• "Mrs.” is used for married women.
    • "Ms.” is used for both married and unmarried women. Use this formal title when the woman’s marital status is unknown or irrelevant.
    • "Miss.” is used for unmarried women. Avoid using this formal title because its use is often considered to be condescending to the reader, especially when used to address an older woman.

Part 2
Polishing Your Greeting

  1. Image titled Address a Woman in a Business Letter Step 5
    Ensure you are using the proper level of formality. The use of the titles “Mr.”, “Mrs”, “Miss” or “Ms.” before a full name or last name, is a relatively formal practice, and there are certain circumstances whereby you would use that level of formality, and when you would not.[3]"
    • If you have a pre-existing relationship with the reader, or the circumstances dictate that the letter not be exceptionally formal, it is possible to not use the formal titles. For example, if you are contacting a business partner or someone whom you know or have a relationship with, you can simply use Dear [First Name] rather than a formal title.[4]
    • A formal title should always be used when the formal salutation only includes the intended reader’s last name, ie. "Mrs./Ms/Mr. [Last Name]". A formal title may not be necessary when using both the first and last name.
    • Be cautious with using no formal title. Avoid using a woman's first name in the salutation, unless you know her well. Otherwise, a formal salutation should be used, followed by a colon in order to avoid a false presumption of intimacy. For example, "Dear Ms. Brown:" or Dear Ms. Lucy Brown:”, should be used instead of "Dear Lucy.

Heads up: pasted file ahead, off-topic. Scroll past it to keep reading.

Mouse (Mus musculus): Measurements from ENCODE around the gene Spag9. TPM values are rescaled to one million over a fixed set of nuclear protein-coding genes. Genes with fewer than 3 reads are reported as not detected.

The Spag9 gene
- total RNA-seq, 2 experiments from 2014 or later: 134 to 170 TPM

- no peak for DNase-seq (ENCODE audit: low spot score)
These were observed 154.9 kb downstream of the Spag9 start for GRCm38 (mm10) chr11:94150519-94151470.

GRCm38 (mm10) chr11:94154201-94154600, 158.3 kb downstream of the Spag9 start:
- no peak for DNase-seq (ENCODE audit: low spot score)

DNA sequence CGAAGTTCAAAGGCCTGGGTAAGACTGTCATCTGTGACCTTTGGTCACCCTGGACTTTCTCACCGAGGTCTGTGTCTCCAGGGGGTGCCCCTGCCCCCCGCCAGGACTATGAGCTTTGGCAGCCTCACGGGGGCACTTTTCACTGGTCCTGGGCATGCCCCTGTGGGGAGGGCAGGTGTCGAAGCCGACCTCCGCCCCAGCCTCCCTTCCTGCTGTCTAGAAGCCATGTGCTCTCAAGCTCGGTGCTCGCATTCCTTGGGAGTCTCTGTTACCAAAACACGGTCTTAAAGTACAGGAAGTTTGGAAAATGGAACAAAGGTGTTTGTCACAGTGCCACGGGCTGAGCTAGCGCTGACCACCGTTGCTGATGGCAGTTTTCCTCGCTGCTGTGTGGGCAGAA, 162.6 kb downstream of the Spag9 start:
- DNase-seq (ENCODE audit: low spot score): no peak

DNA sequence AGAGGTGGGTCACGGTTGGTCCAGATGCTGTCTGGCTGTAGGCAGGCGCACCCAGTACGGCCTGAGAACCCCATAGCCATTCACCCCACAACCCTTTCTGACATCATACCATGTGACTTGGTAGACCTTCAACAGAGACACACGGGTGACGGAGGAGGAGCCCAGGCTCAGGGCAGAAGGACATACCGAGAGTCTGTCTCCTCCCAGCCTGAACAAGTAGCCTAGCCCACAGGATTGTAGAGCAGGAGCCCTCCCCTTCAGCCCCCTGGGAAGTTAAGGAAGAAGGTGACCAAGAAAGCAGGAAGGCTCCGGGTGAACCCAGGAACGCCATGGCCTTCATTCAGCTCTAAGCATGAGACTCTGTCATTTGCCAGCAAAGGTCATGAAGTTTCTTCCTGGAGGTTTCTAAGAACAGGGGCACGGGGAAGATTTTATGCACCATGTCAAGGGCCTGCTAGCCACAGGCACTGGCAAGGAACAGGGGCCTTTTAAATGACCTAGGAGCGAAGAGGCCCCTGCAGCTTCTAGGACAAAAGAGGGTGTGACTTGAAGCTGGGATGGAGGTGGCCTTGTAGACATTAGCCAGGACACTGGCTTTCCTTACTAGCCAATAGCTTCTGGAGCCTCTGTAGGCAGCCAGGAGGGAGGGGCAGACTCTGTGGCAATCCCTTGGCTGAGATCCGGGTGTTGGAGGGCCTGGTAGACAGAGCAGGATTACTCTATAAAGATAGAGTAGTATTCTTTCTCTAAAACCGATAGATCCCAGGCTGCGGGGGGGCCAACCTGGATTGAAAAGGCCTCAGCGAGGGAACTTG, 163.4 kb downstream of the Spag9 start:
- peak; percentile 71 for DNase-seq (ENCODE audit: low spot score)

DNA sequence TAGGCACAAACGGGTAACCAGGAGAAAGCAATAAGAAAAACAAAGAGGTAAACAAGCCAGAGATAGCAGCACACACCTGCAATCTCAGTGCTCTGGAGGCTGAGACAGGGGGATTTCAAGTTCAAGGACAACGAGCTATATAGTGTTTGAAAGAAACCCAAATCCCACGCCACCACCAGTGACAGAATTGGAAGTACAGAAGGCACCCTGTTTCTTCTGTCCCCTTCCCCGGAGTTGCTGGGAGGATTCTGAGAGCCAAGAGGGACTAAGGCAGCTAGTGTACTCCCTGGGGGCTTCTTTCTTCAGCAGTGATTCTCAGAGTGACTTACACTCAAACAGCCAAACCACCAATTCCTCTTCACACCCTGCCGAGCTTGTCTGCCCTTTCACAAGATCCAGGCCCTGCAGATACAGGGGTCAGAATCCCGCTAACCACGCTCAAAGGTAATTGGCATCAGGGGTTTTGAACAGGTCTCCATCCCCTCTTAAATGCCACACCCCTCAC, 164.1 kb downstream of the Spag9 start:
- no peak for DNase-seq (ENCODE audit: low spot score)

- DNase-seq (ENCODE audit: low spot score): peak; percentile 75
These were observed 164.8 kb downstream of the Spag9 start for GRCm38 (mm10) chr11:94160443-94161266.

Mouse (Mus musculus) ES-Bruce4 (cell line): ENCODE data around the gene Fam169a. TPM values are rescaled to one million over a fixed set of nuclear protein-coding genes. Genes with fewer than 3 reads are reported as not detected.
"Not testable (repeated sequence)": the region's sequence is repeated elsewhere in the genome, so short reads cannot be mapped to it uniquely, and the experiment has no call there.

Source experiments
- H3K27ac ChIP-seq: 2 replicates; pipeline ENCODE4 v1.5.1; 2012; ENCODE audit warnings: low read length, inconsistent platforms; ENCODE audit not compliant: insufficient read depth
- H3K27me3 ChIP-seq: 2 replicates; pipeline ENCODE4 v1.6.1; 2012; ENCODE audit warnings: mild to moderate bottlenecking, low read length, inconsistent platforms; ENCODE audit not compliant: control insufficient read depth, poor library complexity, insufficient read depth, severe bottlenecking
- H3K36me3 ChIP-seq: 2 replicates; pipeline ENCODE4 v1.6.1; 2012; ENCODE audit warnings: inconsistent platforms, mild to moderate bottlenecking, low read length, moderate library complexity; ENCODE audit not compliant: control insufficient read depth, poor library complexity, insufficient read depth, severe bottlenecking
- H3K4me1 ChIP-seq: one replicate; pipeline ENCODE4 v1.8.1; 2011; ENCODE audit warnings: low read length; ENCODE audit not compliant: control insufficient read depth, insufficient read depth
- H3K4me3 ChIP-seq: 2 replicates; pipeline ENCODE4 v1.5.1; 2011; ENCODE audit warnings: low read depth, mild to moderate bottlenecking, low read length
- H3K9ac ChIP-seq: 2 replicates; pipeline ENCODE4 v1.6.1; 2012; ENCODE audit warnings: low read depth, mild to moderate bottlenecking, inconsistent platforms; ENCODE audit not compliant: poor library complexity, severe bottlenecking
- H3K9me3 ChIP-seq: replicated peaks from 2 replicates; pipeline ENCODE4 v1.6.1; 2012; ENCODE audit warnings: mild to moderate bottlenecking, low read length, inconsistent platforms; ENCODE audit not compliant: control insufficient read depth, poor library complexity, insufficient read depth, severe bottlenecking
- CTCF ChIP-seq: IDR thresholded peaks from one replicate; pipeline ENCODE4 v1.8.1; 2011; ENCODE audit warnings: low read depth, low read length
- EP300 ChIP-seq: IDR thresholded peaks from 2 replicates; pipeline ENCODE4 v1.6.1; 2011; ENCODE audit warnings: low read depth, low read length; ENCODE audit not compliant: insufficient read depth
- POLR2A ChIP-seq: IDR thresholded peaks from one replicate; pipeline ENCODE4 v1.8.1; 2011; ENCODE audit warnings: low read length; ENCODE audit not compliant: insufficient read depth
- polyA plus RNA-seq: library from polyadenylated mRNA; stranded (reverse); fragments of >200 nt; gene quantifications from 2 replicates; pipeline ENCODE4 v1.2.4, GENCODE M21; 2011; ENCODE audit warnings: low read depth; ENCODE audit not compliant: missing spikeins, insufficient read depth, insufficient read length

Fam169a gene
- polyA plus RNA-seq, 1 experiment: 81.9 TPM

2. Image titled Address a Woman in a Business Letter Step 6
    Verify the proper spelling of the intended reader’s name. A name can often be used to determine the intended reader’s gender, which will help you to decide which formal title to address the reader by. Even if you have the businesswoman's name, you should still make sure the name is spelled correctly in order to avoid offending the reader in the first few sentences of your letter.
    • A receptionist or human resource employee of the intended reader can verify the proper and correct spelling of the intended reader’s name and functional title.
    • When writing a business letter to an unknown party, you should attempt to verify the proper spelling of the intended reader’s name in order to determine gender, and thus the necessary formal title.
  3. Image titled Address a Woman in a Business Letter Step 7
    Ensure you are adhering to proper punctuation. There are certain punctuation rules surrounding both the title (Mrs, Miss ,Ms) and the salutation (Dear).
    • In American English, the titles are usually written followed by a period. For example "Dear Ms. Johnson". In British English, periods are typically not used. For example, "Dear Ms Johnson".[5]
    • In American English a colon typically follows the person's name. For example, "Dear Ms. Johnson: ". In British English, no colon is used, so it would read "Dear Ms Johnson".[6]


  • After the salutation, always leave one line blank. This is the correct formatting for a business letter.


  • Never use "To Whom It May Concern." This phrase is overused and will appear too generic to the reader. If you don't know the correct name, contact the business or organization to find out.

Article Info

Categories: Business